1. The use of Would Rather('d rather):
Would rather is used to express a preference in English.
- I'd rather go out for dinner. I'm hungry!
- We went to the theatre yesterday. Today I would rather go to the cinema.
- Peter'd rather spend time on the beach.
- I would rather learn a new language than study math.
- I'd rather have fruit juice
- Would you rather stay at home?
- Would they rather do homework tomorrow morning?
- Would rather is often used with 'than' with two verbs or objects when making a choice between two specific actions.
- Would you rather work for Tom than for Mary?
- She would rather play tennis than go horseback riding.
Would Rather - For other People
Would rather is also used to express what one person prefers another person to do.
- I'd rather she didn't come with us today.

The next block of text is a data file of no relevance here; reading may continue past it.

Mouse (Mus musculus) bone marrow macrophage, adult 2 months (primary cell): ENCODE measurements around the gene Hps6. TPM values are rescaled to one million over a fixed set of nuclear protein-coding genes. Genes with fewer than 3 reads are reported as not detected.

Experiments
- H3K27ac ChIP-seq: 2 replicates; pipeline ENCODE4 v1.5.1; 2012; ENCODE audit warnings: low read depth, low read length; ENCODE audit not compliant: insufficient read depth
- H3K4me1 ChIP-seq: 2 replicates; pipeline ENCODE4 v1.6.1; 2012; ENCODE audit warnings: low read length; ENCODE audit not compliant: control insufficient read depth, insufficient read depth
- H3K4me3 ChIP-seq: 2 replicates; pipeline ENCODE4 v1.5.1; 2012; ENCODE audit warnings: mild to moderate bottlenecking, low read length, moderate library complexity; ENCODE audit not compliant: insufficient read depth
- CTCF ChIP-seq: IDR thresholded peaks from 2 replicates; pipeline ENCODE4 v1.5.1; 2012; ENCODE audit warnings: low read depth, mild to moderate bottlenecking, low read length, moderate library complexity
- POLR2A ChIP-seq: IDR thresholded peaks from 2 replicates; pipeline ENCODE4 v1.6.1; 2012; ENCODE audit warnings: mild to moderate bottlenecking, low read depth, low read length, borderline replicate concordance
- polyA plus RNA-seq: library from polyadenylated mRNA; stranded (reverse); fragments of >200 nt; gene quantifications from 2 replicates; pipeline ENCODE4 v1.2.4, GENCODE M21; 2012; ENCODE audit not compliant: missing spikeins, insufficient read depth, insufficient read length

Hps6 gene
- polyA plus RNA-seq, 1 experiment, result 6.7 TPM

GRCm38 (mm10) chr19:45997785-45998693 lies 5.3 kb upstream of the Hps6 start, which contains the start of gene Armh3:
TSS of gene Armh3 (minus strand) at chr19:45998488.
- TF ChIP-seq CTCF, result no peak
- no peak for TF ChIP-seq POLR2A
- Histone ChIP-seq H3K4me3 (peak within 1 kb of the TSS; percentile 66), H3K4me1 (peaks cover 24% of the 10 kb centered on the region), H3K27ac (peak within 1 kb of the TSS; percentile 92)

- Tim would rather Peter didn't join the company.
- I would rather my son worked in finance.
- Susan would rather Peter took a plane.
- Would you rather he came with us to the meeting?
2. The Use of Prefer
We use prefer to say we like one thing or activity more than another. We can use a prepositional phrase with to when we compare two things or actions:
- I prefer tea to coffee.
- We prefer going by ferry to flying.
We can use a to-infinitive or an -ing form after prefer.
- She’s not keen on coffee. She prefers to drink tea.
- or She prefers drinking tea to coffee.
3. The use of Had Better('d better)
We use had better to refer to the present or the future, to talk about actions we think people should do or which are desirable in a specific situation:
- It’s five o’clock. I’d better go now before the traffic gets too bad.
- She’d better get here soon or she’ll miss the opening ceremony.
- I’d better not leave my bag there. Someone might steal it.
- You’d better not tell Elizabeth about the broken glass – she’ll go crazy!
- Hadn’t you better switch your computer off? It might overheat if you leave it on.